Campus: CSU, Los Angeles -- March 10, 2000

Cal State L.A. Charter School Of Education Receives High Marks In Evaluation Report

A team of outside evaluators had high praise for the Charter School of Education at California State University, Los Angeles, when it delivered its independent evaluation of the school in a written report on February 23.

The team was representing The Evaluation Center of Western Michigan University, which had been selected last year on a competitive basis to conduct an independent assessment of the school.

In their report the evaluators said the school had produced "remarkable progress" in the short time that it had been in existence. Although the school has had its charter status since l993, the first two years were devoted to planning, with the full program implemented in 1995.

While the evaluators noted that the school was still a "work in progress," they suggested that its operational arrangement could be a model for other schools of education.

In the report the evaluators said they found the school to be committed and dedicated to a mission "that is not only correct for this school, but likely most appropriate for many others across the country."

Charter schools are not uncommon in public school districts as a means of experimenting with education reform. However, the Charter School of Education is the first university institution in California and the nation to be awarded that status.

Dr. Barry Munitz, former chancellor of the California State University system, granted the charter for a five-year period, which ends in June unless extended.

A charter school is able to operate free of certain institutional and state regulatory constraints. In the case of the Charter School of Education, this freedom has allowed it to test alternative solutions toward education reform with schools in neighboring school districts

The evaluation team came to the campus this past November, armed with a set of questions, all focusing on how well the school was achieving the goals it established.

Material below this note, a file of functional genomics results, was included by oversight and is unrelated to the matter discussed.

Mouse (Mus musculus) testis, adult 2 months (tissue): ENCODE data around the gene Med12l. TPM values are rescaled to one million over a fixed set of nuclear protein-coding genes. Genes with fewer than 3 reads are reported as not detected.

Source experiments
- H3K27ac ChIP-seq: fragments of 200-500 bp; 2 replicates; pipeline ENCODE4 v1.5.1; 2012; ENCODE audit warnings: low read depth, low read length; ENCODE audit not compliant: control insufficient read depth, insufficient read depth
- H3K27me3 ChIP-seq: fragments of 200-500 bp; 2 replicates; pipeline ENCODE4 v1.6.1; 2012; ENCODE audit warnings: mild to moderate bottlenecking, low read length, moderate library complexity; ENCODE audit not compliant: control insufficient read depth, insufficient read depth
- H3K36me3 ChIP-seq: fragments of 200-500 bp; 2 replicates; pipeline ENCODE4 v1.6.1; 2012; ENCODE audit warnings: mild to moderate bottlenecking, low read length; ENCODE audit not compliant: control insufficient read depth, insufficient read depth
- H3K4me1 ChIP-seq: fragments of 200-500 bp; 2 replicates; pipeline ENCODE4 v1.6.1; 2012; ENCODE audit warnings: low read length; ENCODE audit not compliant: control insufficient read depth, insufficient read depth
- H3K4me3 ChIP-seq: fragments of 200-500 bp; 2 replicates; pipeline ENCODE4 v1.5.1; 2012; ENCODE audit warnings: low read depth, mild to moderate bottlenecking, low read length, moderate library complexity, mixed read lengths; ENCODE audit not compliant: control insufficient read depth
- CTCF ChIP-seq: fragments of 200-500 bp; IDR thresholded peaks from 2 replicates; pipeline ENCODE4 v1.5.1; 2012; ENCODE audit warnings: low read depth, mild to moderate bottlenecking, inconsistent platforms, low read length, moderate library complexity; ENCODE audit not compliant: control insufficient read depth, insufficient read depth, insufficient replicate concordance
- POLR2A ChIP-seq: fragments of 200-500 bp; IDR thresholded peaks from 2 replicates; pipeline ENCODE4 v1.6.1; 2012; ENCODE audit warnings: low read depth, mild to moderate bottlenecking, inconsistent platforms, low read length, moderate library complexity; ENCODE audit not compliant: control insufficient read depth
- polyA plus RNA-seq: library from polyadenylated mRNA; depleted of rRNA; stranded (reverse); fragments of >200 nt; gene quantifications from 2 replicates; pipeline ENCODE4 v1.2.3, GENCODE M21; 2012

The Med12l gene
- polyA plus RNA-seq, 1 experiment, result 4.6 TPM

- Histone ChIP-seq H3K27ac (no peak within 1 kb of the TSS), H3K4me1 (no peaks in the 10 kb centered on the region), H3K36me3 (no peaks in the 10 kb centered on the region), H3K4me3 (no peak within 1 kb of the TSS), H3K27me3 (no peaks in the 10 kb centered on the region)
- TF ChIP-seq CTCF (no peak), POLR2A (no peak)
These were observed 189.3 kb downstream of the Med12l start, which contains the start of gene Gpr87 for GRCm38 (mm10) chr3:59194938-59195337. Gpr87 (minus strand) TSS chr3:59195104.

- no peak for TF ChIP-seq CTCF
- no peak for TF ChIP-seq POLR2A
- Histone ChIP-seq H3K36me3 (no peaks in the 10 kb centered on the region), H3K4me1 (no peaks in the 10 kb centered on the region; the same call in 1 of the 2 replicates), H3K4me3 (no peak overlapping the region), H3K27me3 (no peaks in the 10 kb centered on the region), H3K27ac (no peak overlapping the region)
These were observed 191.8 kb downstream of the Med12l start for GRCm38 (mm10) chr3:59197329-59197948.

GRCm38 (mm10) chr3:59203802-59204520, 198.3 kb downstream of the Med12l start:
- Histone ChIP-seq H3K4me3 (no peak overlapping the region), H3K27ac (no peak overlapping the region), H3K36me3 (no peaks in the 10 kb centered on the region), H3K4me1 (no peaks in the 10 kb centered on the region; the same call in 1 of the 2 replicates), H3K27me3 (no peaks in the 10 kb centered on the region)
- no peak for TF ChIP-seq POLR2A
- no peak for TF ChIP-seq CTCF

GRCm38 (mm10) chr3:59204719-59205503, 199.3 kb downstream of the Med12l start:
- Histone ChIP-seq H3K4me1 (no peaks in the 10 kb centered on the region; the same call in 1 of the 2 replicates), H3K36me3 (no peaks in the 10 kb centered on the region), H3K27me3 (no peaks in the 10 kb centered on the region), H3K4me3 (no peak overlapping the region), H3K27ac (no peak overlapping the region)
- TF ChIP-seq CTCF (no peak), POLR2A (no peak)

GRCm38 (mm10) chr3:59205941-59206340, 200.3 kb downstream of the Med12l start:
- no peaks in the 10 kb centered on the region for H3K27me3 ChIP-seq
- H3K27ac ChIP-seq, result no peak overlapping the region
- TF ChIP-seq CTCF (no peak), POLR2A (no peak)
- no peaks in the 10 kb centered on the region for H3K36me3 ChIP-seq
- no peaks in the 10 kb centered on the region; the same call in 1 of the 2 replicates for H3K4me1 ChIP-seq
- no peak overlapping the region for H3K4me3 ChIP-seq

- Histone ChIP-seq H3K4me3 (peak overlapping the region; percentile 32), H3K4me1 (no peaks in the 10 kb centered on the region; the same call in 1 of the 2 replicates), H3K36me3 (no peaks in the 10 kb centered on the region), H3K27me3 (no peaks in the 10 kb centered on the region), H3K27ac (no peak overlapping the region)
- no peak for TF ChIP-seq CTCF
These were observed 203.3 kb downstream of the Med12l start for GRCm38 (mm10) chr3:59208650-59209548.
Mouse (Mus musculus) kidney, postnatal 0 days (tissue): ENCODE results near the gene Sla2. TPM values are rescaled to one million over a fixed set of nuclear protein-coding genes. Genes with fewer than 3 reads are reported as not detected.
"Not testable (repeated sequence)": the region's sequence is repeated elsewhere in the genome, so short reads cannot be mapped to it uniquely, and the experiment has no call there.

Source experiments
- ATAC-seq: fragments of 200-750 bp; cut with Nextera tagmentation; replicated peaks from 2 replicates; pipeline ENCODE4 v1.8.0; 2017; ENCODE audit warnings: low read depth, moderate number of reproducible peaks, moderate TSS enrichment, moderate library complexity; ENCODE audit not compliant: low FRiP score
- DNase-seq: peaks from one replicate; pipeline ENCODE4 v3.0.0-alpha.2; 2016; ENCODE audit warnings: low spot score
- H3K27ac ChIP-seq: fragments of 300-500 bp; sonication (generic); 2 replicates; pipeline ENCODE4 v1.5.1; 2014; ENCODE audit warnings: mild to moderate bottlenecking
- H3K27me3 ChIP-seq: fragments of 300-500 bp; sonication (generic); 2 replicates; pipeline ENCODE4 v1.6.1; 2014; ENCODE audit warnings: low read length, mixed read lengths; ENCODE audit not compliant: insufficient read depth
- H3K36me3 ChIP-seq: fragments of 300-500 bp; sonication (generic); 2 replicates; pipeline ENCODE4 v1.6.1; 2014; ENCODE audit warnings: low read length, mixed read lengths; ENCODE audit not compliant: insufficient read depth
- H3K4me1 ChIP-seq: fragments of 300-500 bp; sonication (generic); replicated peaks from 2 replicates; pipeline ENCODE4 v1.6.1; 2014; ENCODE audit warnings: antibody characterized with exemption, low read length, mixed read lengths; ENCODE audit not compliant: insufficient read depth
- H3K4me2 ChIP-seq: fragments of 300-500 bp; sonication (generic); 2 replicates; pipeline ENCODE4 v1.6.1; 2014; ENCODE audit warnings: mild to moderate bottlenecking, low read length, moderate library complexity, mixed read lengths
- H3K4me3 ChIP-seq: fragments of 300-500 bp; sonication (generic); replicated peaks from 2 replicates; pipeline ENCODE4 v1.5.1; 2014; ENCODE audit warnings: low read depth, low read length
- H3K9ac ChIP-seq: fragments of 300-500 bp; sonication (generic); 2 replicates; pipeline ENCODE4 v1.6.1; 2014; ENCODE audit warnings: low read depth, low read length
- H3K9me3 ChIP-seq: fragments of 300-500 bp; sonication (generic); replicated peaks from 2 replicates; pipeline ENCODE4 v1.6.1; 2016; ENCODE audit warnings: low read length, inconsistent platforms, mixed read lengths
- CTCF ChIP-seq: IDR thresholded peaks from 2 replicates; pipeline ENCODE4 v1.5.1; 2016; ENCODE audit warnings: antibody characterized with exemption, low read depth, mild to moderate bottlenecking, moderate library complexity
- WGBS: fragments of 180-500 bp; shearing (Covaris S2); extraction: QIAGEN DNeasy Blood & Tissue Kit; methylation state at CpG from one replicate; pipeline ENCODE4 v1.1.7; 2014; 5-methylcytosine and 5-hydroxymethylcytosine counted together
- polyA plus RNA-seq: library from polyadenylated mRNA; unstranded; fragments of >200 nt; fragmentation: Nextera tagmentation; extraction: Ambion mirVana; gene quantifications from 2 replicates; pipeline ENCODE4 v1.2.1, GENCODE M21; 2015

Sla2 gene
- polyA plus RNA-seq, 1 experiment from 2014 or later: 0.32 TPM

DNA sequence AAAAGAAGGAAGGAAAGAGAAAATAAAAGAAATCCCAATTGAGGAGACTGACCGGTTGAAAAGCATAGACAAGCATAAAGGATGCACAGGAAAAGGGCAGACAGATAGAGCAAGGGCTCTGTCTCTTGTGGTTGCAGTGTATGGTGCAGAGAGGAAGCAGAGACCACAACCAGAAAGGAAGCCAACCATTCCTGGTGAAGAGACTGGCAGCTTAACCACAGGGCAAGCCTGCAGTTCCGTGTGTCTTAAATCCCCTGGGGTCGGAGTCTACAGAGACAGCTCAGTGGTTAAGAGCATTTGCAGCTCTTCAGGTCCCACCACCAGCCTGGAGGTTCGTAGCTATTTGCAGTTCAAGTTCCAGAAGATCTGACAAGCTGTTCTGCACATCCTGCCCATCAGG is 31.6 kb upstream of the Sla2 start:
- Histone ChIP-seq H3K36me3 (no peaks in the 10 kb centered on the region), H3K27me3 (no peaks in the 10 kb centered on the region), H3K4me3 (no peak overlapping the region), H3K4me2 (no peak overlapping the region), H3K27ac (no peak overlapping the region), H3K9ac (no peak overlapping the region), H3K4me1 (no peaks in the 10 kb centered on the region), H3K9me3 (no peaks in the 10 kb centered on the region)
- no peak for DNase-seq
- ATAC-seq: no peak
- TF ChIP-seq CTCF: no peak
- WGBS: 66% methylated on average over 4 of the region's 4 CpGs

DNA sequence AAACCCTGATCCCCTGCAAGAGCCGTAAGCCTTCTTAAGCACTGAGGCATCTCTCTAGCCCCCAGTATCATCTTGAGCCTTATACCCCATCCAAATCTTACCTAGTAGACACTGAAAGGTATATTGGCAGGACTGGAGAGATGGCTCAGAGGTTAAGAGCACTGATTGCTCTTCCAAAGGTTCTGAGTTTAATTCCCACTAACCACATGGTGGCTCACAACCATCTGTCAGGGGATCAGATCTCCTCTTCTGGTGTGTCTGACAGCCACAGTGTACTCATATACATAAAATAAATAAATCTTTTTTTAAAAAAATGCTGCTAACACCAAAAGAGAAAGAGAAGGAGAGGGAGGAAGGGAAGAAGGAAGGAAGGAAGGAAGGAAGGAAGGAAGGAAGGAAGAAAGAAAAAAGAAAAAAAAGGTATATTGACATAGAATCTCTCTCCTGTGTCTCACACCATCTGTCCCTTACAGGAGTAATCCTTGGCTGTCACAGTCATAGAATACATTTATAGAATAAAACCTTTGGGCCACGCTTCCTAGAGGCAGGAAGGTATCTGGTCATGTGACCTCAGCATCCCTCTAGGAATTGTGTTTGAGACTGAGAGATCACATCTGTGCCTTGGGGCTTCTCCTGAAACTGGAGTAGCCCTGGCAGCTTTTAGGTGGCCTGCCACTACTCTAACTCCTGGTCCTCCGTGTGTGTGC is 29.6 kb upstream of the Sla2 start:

In addition to reviewing scores of documents, the team interviewed nearly 150 individuals, including faculty members of the Charter School of Education and other schools on the University campus, students, graduates and administrators from neighboring school districts.

In their report the evaluators called the school's internal decision-making process "remarkable." They cited the positive approach of allowing both faculty and non-faculty members to have equal voices in determining the direction of the school. They noted that this helped promote a degree of cooperation among the different units within the school.

The evaluators also pointed to two innovations within the school that could lead to a way of solving the credentialed teacher shortage: The Model Teacher Education Program and the Urban Learning Major. Both programs allow students to obtain B.A. degrees, along with preliminary teaching credentials, within four years instead of the traditional five.

The evaluators called attention to what they called future challenges. They noted that charter status, allowing freedom to experiment and exemption from certain accepted University procedures, placed the school in a "fishbowl."

This environment, they wrote, makes the school a target of close interest and possible criticism by other educators. Because of this, the evaluators suggested strongly that clearer communications be established with other schools on the university campus, current Charter School students and graduates of the school.

The report also said it was important that the successes as well as the failures of the Charter School of Education be shared with similar schools in the state and the nation that might be contemplating charter status.

Jerry G. Horn, principal research associate of The Evaluation Center, headed the evaluation team. Others on the team were Gary Miron, also a principal research associate with the Center; Mary Harris, dean and professor, College of Education and Human Development, University of North Dakota; and Kenneth McKinley, professor, College of Education, Oklahoma State University.

The full, unedited text of the report is available on the Charter School of Education's Web Site: Click on "Ext. Eval. Report."

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